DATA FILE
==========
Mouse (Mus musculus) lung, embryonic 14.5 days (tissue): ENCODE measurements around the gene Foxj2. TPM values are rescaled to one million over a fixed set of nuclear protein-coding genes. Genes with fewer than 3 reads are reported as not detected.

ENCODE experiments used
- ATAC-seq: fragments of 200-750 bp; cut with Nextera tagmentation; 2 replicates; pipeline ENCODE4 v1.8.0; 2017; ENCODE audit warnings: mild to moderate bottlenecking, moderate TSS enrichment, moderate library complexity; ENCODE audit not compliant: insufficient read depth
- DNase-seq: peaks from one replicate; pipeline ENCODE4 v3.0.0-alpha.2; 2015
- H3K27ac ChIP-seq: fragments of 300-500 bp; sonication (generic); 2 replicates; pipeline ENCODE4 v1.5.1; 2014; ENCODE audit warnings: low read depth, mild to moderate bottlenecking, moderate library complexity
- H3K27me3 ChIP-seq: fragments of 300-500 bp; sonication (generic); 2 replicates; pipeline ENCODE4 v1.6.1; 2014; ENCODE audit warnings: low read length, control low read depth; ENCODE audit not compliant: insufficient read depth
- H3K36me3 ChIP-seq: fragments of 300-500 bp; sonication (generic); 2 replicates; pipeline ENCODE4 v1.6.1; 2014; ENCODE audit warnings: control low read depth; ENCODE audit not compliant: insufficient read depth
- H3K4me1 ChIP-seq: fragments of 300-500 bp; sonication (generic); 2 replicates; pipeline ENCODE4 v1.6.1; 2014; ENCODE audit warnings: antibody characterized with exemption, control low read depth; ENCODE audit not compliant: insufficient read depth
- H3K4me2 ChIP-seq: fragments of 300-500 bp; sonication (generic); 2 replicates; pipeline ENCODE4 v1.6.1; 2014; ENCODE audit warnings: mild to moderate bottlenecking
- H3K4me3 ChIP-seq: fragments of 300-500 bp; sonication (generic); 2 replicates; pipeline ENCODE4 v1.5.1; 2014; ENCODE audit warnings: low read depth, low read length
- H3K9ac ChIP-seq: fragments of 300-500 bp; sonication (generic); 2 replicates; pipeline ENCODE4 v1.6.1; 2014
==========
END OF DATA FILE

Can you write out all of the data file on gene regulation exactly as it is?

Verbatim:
Mouse (Mus musculus) lung, embryonic 14.5 days (tissue): ENCODE measurements around the gene Foxj2. TPM values are rescaled to one million over a fixed set of nuclear protein-coding genes. Genes with fewer than 3 reads are reported as not detected.

ENCODE experiments used
- ATAC-seq: fragments of 200-750 bp; cut with Nextera tagmentation; 2 replicates; pipeline ENCODE4 v1.8.0; 2017; ENCODE audit warnings: mild to moderate bottlenecking, moderate TSS enrichment, moderate library complexity; ENCODE audit not compliant: insufficient read depth
- DNase-seq: peaks from one replicate; pipeline ENCODE4 v3.0.0-alpha.2; 2015
- H3K27ac ChIP-seq: fragments of 300-500 bp; sonication (generic); 2 replicates; pipeline ENCODE4 v1.5.1; 2014; ENCODE audit warnings: low read depth, mild to moderate bottlenecking, moderate library complexity
- H3K27me3 ChIP-seq: fragments of 300-500 bp; sonication (generic); 2 replicates; pipeline ENCODE4 v1.6.1; 2014; ENCODE audit warnings: low read length, control low read depth; ENCODE audit not compliant: insufficient read depth
- H3K36me3 ChIP-seq: fragments of 300-500 bp; sonication (generic); 2 replicates; pipeline ENCODE4 v1.6.1; 2014; ENCODE audit warnings: control low read depth; ENCODE audit not compliant: insufficient read depth
- H3K4me1 ChIP-seq: fragments of 300-500 bp; sonication (generic); 2 replicates; pipeline ENCODE4 v1.6.1; 2014; ENCODE audit warnings: antibody characterized with exemption, control low read depth; ENCODE audit not compliant: insufficient read depth
- H3K4me2 ChIP-seq: fragments of 300-500 bp; sonication (generic); 2 replicates; pipeline ENCODE4 v1.6.1; 2014; ENCODE audit warnings: mild to moderate bottlenecking
- H3K4me3 ChIP-seq: fragments of 300-500 bp; sonication (generic); 2 replicates; pipeline ENCODE4 v1.5.1; 2014; ENCODE audit warnings: low read depth, low read length
- H3K9ac ChIP-seq: fragments of 300-500 bp; sonication (generic); 2 replicates; pipeline ENCODE4 v1.6.1; 2014